I had read about this a couple of months ago, but I was confronted with it this week as I was getting files ready to refinance.  One borrower in particular has basically good scores, extremely high income, low debt in relation to his amazingly high income, and a lot of assets.  He also has a few collection accounts which he refuses to pay.  I wanted to make sure that he would not be required to pay these accounts at closing (I have done quite a bit of work for his family and I know that he would rather not refinance than pay collection accounts, so I wanted to find this out first), so I started by running his file through the automated underwriting system to make sure that he could leave the collections unpaid.  And then, as I stared in amazement at my findings, I remembered what I had read about the disputed accounts a couple of months ago.  My borrower does not have to pay his collections because they total less than $5000.00, but in spite of his wealth, basically good scores, and low debt, he cannot get approved for this refinance because he disputed two of the accounts, which combined total less than $500.00 unless he removes the dispute from each credit reporting agency.  Removing a dispute could take months, and he is only refinancing to take advantage of the low interest rates right now.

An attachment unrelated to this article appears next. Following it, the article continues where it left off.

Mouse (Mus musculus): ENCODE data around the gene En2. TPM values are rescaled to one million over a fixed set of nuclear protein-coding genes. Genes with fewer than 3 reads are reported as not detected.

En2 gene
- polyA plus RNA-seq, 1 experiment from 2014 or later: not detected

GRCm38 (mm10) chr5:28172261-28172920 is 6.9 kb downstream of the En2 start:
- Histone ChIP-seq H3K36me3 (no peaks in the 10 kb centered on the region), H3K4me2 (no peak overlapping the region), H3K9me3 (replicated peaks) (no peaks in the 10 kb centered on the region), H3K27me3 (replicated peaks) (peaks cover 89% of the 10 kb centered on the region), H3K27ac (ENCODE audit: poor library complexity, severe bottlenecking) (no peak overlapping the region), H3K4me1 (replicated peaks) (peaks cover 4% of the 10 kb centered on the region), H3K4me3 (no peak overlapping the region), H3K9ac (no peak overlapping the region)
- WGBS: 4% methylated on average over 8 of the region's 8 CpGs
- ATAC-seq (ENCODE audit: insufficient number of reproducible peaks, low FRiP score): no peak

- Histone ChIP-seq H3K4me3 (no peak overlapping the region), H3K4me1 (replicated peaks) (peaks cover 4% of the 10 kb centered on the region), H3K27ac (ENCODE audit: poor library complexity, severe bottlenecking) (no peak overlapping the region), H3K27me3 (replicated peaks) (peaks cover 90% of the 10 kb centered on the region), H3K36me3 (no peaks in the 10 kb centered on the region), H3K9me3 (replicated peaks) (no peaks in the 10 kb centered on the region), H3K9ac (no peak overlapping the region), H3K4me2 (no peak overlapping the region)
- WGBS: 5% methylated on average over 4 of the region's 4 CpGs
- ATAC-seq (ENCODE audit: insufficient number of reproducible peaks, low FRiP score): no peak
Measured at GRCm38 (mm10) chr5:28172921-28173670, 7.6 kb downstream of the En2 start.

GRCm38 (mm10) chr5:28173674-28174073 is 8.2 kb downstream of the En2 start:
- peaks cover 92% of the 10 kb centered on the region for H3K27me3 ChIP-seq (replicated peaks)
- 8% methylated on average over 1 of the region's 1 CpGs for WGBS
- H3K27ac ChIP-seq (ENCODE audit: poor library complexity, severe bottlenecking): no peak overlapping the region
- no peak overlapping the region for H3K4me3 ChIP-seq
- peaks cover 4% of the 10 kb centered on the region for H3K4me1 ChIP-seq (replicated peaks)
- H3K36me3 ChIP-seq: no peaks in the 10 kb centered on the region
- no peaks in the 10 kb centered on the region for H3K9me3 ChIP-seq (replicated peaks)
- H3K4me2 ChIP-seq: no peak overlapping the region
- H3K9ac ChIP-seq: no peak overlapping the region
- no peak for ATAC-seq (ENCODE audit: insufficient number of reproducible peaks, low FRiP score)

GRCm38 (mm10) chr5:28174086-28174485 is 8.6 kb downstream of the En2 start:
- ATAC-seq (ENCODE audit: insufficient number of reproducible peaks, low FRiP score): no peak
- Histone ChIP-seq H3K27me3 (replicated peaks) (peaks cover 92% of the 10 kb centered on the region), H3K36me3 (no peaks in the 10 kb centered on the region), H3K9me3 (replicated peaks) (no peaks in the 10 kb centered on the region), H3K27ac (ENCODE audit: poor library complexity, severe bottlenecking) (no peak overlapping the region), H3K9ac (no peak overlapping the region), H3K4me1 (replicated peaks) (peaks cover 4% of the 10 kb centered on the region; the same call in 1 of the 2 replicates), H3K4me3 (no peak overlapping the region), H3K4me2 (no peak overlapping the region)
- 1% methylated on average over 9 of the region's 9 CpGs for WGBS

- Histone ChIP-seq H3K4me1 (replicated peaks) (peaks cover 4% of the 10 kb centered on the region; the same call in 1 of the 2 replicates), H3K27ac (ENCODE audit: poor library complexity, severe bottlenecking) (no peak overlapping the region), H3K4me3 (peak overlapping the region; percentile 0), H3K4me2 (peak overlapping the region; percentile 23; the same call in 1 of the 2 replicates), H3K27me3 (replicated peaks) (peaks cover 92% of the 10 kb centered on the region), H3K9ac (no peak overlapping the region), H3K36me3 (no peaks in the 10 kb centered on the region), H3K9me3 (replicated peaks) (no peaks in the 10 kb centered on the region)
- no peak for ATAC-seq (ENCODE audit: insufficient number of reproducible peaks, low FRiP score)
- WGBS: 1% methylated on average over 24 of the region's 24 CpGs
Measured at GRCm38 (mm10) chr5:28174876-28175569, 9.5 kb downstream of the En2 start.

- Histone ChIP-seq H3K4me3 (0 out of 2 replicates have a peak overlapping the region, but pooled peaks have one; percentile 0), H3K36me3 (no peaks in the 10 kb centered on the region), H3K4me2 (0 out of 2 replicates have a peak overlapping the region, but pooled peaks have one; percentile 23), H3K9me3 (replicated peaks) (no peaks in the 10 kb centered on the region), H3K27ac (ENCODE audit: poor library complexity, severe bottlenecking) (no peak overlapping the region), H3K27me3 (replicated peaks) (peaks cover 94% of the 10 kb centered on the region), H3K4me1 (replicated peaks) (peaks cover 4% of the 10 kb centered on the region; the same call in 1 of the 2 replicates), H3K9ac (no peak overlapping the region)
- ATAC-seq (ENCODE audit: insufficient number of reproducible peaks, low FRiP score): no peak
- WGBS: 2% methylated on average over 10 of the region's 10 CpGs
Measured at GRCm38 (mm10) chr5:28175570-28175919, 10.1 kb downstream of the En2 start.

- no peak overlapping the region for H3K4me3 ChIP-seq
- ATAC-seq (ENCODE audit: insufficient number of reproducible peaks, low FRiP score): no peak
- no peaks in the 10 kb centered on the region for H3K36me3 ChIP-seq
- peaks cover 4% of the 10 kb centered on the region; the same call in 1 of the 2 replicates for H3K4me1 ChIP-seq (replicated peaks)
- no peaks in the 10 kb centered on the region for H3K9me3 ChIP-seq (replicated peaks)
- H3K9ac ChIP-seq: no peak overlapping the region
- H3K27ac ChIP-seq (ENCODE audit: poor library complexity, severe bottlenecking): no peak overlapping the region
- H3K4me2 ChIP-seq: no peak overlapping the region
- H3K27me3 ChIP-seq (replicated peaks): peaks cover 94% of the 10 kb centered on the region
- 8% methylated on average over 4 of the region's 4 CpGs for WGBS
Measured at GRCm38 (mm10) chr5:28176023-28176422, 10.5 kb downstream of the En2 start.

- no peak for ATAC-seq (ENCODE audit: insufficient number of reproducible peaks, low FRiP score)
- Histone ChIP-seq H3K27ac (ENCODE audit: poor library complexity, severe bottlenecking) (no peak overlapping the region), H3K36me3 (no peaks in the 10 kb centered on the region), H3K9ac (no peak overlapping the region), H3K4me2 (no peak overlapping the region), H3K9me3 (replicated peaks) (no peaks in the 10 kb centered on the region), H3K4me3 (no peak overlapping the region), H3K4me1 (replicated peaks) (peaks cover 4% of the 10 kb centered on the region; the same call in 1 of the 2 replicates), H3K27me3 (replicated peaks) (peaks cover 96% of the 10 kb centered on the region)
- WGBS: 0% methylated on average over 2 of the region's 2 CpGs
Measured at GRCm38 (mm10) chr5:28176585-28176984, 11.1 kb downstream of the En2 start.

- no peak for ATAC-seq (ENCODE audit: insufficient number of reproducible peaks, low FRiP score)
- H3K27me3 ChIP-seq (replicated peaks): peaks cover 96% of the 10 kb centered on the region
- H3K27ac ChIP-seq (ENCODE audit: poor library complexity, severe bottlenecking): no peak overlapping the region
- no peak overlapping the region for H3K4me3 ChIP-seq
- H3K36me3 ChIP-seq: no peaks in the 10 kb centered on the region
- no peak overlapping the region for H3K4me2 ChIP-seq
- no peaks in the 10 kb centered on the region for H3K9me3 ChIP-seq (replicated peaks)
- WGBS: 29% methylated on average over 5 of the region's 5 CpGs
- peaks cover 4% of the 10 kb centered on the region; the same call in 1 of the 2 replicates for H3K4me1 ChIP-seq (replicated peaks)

The item he is disputing is a charge from an insurance company that he insists he does not owe.  The account is a couple of years old and is insignificant when compared to the rest of his credit history.  But here is the most amazing part--even if my borrower decided that the new refinance was more important to him than this measly collection and paid the collection account in full, Fannie Mae still would not give him the loan!  Even if the bill has been paid, if the account is on the credit report showing that it is in dispute, the credit scores cannot be utilized.  And since accounts stay on a person's credit report for seven years from the date of last activity, this account will be there a long time.